Young falconers show their skills in Fazza Championship - GulfToday

Young falconers show their skills in Fazza Championship


The new generation of falconers is stealing the limelight.

Jamil Khan, Senior Reporter

Races at the Fazza Championship for Falconry – Telwah continue with elite Emirati falconers in the Open Category competing in the prestigious heritage sports at Ruwayyah desert area in Dubai.

The championship is being organised by the Hamdan Bin Mohammed Heritage Centre (HHC), the falcon racing will run daily until Jan.14. Falcons taking part in the competition are broadly separated into Farkh (under one year of age) and Jirnas (over one year), and each category has races for the Saker (Falcon) and Shaheen (Peregrine).

General Public Category

The General Public Category concluded on Friday (Dec. 31). In the first race, Ahmed Al Khaili’s bird ‘Al-Dana’ finished the 400-metre race in first place with a time of 17.926 seconds, followed by Ali Saeed Al-Amimi’s falcon ‘A3’ with a time of 18.272 seconds, while Mubarak Matar Al Khaili’s ‘97’ came in third place at 18.346 seconds.

In the Jirnas run, the falcon of Rashid Saeed Al-Mansoori named ‘Caspian’ dominated the flock with a time of 18.375 seconds, while Abdullah Al Falasi’s ‘J2’ came in second place at 18.508 seconds, and third was Nasser Hussain Lootah’s bird ‘Dou’ (18.627 seconds).

In the Farkh race, Ahmed Mohammed Al Falasi’s falcon ‘Sada’ grabbed the top spot with a time of 18.166 seconds; in second spot was Rashid Marwan Al-Marri’s ‘Zam’  (18.232 seconds, and third was Abdullah Rashid Al-Mansoori’ ‘86’ (18.432 seconds).

FazzaWinners The winners with their trophies.

In another Jirnas race, Ahmed Saghir Al Ketbi achieved first place with his bird ‘Mazala’ that registered a time of 18.878 seconds. Coming very closely in second place was Abdullah Al Falasi’s ‘JWG’ (18.960 seconds), and third was Marwan Muhammad Al Marar’s bird ‘Nashwah’ (18.981 seconds).

Pure Jeer runs were also held for the public owners. Ahmed Ateeq Al Muhairi’s bird ‘B42’ finished very strong in first place with a time of 17.174 seconds; second was Rashid Suhail Al-Marri’s falcon ‘SBS’ (17.602 seconds) and in third spot came Rashid Saeed in Al-Jafila’s falcon ‘B’ (17.651 seconds).

 Juma Abdullah Al-Falahi’s falcon ‘B4’ also won first place in one of the races with a time of 17.286 seconds while in the main Farkh race, Saeed Mosbeh Al-Shaddi’s bird ‘Mohatheb’ dominated the field with a time of 17.364 seconds. Hamad Hussain Al Hammadi’s bird “111” also achieved first place in another race with a time of 17.435 seconds.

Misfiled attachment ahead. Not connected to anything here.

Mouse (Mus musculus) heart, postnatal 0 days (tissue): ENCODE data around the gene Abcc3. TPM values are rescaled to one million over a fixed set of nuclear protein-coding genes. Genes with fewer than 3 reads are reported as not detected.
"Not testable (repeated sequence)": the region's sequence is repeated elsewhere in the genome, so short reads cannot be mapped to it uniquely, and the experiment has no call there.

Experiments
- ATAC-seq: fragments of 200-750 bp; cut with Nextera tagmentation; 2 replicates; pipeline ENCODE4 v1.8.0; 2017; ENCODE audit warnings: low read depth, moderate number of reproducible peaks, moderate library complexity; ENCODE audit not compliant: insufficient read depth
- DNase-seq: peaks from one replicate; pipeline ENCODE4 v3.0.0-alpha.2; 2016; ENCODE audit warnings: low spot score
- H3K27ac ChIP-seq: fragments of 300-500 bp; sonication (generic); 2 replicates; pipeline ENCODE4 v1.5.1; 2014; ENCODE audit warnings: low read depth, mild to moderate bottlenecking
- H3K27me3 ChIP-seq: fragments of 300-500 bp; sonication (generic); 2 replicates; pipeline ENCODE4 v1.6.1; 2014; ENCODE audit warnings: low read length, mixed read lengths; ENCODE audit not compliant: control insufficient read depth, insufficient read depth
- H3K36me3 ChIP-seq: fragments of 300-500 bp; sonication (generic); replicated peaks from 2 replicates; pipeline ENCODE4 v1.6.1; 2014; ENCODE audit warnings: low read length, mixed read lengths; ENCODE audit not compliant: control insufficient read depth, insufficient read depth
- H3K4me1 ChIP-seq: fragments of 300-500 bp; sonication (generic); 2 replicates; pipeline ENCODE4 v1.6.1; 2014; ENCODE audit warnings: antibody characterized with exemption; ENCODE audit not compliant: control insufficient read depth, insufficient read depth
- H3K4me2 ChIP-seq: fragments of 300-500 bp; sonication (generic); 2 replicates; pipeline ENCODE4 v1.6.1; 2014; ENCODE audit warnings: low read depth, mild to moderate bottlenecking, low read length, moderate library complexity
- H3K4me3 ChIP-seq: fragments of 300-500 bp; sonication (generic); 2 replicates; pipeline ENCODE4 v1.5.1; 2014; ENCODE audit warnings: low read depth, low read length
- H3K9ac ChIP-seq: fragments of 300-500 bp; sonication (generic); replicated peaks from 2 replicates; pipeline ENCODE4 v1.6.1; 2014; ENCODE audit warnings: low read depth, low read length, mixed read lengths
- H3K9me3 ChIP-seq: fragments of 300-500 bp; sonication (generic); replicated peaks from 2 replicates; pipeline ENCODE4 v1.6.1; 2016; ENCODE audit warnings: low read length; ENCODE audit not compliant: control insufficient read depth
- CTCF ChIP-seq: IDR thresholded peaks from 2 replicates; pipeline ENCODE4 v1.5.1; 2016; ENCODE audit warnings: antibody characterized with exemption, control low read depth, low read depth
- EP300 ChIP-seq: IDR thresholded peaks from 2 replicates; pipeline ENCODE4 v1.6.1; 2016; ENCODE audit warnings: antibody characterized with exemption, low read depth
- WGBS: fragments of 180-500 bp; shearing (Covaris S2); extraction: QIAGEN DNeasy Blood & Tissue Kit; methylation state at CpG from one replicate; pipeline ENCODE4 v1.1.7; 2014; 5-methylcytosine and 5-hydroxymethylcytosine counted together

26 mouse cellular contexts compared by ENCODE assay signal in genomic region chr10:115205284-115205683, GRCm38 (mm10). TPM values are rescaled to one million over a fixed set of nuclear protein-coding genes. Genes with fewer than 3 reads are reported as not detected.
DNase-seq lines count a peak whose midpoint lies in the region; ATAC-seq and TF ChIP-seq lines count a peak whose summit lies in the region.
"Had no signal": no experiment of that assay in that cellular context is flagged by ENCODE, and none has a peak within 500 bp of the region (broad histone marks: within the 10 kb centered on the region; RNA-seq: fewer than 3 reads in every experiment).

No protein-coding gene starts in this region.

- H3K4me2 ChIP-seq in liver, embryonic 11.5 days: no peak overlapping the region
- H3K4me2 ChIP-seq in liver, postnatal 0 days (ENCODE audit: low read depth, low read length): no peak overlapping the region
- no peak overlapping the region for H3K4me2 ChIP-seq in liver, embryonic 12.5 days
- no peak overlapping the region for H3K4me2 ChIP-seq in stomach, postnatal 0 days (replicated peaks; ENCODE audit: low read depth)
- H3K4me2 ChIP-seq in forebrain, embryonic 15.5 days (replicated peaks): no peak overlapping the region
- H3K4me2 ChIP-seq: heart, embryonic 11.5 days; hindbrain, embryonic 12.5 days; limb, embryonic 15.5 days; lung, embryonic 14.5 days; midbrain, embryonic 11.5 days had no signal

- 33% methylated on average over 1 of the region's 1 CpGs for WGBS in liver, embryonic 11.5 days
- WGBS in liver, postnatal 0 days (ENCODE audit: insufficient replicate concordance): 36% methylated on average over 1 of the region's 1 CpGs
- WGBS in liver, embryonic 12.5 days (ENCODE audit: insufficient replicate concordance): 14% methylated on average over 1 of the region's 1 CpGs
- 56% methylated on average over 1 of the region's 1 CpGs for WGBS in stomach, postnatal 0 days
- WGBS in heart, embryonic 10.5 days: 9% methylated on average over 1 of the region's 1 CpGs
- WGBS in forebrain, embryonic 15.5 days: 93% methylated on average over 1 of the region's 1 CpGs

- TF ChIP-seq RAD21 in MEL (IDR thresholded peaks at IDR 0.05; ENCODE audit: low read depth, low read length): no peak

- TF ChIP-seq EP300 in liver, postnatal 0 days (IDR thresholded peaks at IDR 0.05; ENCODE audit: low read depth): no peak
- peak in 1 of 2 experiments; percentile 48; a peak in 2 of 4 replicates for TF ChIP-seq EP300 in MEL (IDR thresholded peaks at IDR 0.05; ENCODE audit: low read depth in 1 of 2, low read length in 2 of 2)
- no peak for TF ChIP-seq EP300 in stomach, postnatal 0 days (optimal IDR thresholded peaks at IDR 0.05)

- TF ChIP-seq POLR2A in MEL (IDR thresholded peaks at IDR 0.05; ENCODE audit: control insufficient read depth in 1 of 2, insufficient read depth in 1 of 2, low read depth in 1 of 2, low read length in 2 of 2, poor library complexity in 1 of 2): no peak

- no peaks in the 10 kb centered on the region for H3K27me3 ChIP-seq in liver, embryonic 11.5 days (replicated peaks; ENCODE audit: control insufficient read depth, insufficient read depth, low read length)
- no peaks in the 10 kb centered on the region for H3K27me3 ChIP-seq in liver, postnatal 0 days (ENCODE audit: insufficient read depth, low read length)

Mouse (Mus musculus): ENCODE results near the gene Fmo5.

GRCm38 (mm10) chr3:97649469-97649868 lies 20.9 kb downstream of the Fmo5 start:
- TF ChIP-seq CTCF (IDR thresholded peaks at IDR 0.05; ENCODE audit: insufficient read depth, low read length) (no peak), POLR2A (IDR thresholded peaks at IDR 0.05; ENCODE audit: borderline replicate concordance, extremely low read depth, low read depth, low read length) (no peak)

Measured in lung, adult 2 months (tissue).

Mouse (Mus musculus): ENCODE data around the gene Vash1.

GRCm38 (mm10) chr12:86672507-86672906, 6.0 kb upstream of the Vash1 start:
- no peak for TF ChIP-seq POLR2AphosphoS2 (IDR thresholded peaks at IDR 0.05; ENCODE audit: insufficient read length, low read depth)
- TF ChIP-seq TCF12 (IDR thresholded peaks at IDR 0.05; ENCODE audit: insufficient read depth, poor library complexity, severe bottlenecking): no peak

Stronger and faster every year

Demaithan Bin Suwaidan, Chairman of the Fazza Championships Committee for Falconry, noted: “The level of competition grows bigger and stronger every year. Each falconer is aiming at a podium finish as only the top three finishers in each class are qualified to compete in the Elite category.”

He also acknowledged the growing diversity of participants in terms of age and falconry skills. “This season we have seen a new generation of young falconers that we have not seen before. They engage in a traditional sport that has always been associated with the traditional Arabian values of courage, honour and nobility as well as nature conservation. These are the values that we are promoting and passed on from many generations.”

Bin Suwaidan also pointed out the importance of training before the races, and urged the participants to continuously innovate and improve their falconry skills every year. He noted: "Patience and hard work always pay off in the end and it is the best formula to success.”

According to an earlier report, the birds of prey will again soar high and fast as the new season of Fazza Championship for Falconry - Telwah, organised by the Hamdan Bin Mohammed Heritage Centre (HHC), kicks off on Tuesday, 28th December in Al Ruwayyah, Dubai.

Over the years, the Fazza Championship for Falconry - Telwah (lure in Arabic) has grown in size, popularity and prestige. The sport of falconry takes its roots back to 2,000 years ago when it was practised by the Bedouins in the wider Arabian Peninsula as a form of hunting. Now, it is one of the UAE’s oldest and most honoured heritage sports.

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